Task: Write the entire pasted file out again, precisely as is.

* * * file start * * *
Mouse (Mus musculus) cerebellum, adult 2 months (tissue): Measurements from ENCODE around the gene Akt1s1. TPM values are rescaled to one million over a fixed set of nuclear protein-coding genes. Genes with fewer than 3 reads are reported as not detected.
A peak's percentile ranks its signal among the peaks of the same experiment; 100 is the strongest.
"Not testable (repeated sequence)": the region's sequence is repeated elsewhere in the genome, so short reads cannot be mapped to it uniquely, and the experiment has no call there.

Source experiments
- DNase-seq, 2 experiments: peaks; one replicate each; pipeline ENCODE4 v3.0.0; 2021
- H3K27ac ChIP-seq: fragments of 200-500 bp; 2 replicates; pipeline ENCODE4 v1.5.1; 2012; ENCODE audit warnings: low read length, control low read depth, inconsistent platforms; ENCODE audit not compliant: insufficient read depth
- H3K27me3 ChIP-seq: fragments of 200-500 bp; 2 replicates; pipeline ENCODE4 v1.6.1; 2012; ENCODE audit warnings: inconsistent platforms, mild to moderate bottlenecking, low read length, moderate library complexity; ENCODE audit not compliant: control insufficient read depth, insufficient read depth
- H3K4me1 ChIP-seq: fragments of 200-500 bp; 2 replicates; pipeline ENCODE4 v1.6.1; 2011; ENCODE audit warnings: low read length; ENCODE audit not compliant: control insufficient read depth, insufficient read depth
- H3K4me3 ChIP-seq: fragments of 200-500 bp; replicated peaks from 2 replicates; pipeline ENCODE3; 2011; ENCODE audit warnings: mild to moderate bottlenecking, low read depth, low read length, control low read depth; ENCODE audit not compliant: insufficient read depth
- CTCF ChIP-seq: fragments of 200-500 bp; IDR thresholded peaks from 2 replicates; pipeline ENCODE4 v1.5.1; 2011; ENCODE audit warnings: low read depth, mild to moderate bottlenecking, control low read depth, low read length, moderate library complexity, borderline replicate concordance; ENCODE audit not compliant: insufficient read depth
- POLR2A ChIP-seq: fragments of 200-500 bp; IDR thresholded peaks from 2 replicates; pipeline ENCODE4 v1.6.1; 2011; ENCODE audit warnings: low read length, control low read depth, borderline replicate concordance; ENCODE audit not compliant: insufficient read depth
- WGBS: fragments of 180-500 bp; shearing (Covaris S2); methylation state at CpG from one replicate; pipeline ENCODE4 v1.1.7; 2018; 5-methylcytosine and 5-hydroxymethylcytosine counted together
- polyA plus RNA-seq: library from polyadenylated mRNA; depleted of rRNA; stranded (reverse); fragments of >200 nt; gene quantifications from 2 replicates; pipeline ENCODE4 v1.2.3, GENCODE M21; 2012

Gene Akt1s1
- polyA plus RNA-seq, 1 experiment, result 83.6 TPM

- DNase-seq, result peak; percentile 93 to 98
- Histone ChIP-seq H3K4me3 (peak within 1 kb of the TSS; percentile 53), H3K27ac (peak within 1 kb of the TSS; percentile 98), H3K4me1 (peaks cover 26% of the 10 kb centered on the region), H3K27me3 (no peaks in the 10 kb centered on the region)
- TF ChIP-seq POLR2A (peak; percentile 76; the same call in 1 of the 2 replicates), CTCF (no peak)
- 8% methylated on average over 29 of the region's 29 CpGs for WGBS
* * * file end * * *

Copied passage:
Mouse (Mus musculus) cerebellum, adult 2 months (tissue): Measurements from ENCODE around the gene Akt1s1. TPM values are rescaled to one million over a fixed set of nuclear protein-coding genes. Genes with fewer than 3 reads are reported as not detected.
A peak's percentile ranks its signal among the peaks of the same experiment; 100 is the strongest.
"Not testable (repeated sequence)": the region's sequence is repeated elsewhere in the genome, so short reads cannot be mapped to it uniquely, and the experiment has no call there.

Source experiments
- DNase-seq, 2 experiments: peaks; one replicate each; pipeline ENCODE4 v3.0.0; 2021
- H3K27ac ChIP-seq: fragments of 200-500 bp; 2 replicates; pipeline ENCODE4 v1.5.1; 2012; ENCODE audit warnings: low read length, control low read depth, inconsistent platforms; ENCODE audit not compliant: insufficient read depth
- H3K27me3 ChIP-seq: fragments of 200-500 bp; 2 replicates; pipeline ENCODE4 v1.6.1; 2012; ENCODE audit warnings: inconsistent platforms, mild to moderate bottlenecking, low read length, moderate library complexity; ENCODE audit not compliant: control insufficient read depth, insufficient read depth
- H3K4me1 ChIP-seq: fragments of 200-500 bp; 2 replicates; pipeline ENCODE4 v1.6.1; 2011; ENCODE audit warnings: low read length; ENCODE audit not compliant: control insufficient read depth, insufficient read depth
- H3K4me3 ChIP-seq: fragments of 200-500 bp; replicated peaks from 2 replicates; pipeline ENCODE3; 2011; ENCODE audit warnings: mild to moderate bottlenecking, low read depth, low read length, control low read depth; ENCODE audit not compliant: insufficient read depth
- CTCF ChIP-seq: fragments of 200-500 bp; IDR thresholded peaks from 2 replicates; pipeline ENCODE4 v1.5.1; 2011; ENCODE audit warnings: low read depth, mild to moderate bottlenecking, control low read depth, low read length, moderate library complexity, borderline replicate concordance; ENCODE audit not compliant: insufficient read depth
- POLR2A ChIP-seq: fragments of 200-500 bp; IDR thresholded peaks from 2 replicates; pipeline ENCODE4 v1.6.1; 2011; ENCODE audit warnings: low read length, control low read depth, borderline replicate concordance; ENCODE audit not compliant: insufficient read depth
- WGBS: fragments of 180-500 bp; shearing (Covaris S2); methylation state at CpG from one replicate; pipeline ENCODE4 v1.1.7; 2018; 5-methylcytosine and 5-hydroxymethylcytosine counted together
- polyA plus RNA-seq: library from polyadenylated mRNA; depleted of rRNA; stranded (reverse); fragments of >200 nt; gene quantifications from 2 replicates; pipeline ENCODE4 v1.2.3, GENCODE M21; 2012

Gene Akt1s1
- polyA plus RNA-seq, 1 experiment, result 83.6 TPM

- DNase-seq, result peak; percentile 93 to 98
- Histone ChIP-seq H3K4me3 (peak within 1 kb of the TSS; percentile 53), H3K27ac (peak within 1 kb of the TSS; percentile 98), H3K4me1 (peaks cover 26% of the 10 kb centered on the region), H3K27me3 (no peaks in the 10 kb centered on the region)
- TF ChIP-seq POLR2A (peak; percentile 76; the same call in 1 of the 2 replicates), CTCF (no peak)
- 8% methylated on average over 29 of the region's 29 CpGs for WGBS